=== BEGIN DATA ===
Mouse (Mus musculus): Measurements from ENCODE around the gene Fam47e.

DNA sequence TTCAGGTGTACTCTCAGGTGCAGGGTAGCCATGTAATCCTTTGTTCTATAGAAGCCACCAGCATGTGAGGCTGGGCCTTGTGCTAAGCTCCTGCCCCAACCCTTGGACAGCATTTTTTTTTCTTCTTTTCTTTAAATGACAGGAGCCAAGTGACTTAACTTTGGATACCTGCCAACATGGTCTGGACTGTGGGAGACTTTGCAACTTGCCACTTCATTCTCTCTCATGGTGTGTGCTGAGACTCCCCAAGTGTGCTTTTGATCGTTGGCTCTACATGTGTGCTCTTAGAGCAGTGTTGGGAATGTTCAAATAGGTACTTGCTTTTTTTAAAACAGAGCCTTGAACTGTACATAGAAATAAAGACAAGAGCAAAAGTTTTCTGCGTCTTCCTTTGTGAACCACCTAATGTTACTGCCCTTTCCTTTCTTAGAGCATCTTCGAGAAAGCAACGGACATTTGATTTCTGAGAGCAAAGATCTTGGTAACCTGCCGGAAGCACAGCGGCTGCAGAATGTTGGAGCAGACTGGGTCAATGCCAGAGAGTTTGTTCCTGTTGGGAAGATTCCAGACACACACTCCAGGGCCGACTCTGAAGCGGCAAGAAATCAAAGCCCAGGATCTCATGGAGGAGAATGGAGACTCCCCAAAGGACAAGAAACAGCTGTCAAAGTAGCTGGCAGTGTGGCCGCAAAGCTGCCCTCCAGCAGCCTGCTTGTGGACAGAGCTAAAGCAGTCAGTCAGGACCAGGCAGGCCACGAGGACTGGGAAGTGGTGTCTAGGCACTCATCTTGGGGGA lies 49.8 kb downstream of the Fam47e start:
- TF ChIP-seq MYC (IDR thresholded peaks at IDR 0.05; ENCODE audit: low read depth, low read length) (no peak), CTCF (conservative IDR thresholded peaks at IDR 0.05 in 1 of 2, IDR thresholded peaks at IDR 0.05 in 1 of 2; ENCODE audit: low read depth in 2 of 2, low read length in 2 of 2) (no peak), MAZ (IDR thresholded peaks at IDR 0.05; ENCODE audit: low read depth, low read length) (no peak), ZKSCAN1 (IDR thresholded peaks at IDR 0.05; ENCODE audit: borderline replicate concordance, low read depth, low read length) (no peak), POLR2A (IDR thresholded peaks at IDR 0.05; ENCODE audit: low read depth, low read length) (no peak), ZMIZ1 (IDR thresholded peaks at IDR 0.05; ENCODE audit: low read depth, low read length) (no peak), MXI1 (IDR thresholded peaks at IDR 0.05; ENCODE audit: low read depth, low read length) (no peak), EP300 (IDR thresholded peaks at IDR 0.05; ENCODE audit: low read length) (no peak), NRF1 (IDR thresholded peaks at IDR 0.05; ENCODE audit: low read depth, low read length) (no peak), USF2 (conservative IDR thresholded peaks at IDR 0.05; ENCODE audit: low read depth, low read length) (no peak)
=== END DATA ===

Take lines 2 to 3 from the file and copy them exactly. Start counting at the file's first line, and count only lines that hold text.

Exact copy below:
DNA sequence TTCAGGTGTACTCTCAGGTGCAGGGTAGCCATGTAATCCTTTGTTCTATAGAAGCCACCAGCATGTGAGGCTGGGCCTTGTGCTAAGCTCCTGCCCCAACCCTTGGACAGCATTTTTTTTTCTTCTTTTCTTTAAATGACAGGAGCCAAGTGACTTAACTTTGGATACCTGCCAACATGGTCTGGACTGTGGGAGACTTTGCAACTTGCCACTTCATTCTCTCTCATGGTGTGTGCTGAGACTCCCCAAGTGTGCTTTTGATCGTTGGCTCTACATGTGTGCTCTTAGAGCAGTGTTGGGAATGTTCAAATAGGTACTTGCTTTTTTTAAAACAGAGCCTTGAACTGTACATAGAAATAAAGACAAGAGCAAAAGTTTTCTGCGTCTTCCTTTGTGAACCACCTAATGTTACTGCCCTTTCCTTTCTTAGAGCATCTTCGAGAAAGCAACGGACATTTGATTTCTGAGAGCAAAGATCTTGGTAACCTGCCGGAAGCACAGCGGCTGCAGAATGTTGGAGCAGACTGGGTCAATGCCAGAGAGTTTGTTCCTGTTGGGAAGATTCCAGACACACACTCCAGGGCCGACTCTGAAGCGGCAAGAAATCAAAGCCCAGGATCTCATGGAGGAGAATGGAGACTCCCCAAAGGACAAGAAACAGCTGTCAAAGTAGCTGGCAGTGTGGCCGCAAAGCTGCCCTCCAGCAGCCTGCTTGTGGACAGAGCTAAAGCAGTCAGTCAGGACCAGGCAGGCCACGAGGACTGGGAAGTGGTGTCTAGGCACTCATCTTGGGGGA lies 49.8 kb downstream of the Fam47e start:
- TF ChIP-seq MYC (IDR thresholded peaks at IDR 0.05; ENCODE audit: low read depth, low read length) (no peak), CTCF (conservative IDR thresholded peaks at IDR 0.05 in 1 of 2, IDR thresholded peaks at IDR 0.05 in 1 of 2; ENCODE audit: low read depth in 2 of 2, low read length in 2 of 2) (no peak), MAZ (IDR thresholded peaks at IDR 0.05; ENCODE audit: low read depth, low read length) (no peak), ZKSCAN1 (IDR thresholded peaks at IDR 0.05; ENCODE audit: borderline replicate concordance, low read depth, low read length) (no peak), POLR2A (IDR thresholded peaks at IDR 0.05; ENCODE audit: low read depth, low read length) (no peak), ZMIZ1 (IDR thresholded peaks at IDR 0.05; ENCODE audit: low read depth, low read length) (no peak), MXI1 (IDR thresholded peaks at IDR 0.05; ENCODE audit: low read depth, low read length) (no peak), EP300 (IDR thresholded peaks at IDR 0.05; ENCODE audit: low read length) (no peak), NRF1 (IDR thresholded peaks at IDR 0.05; ENCODE audit: low read depth, low read length) (no peak), USF2 (conservative IDR thresholded peaks at IDR 0.05; ENCODE audit: low read depth, low read length) (no peak)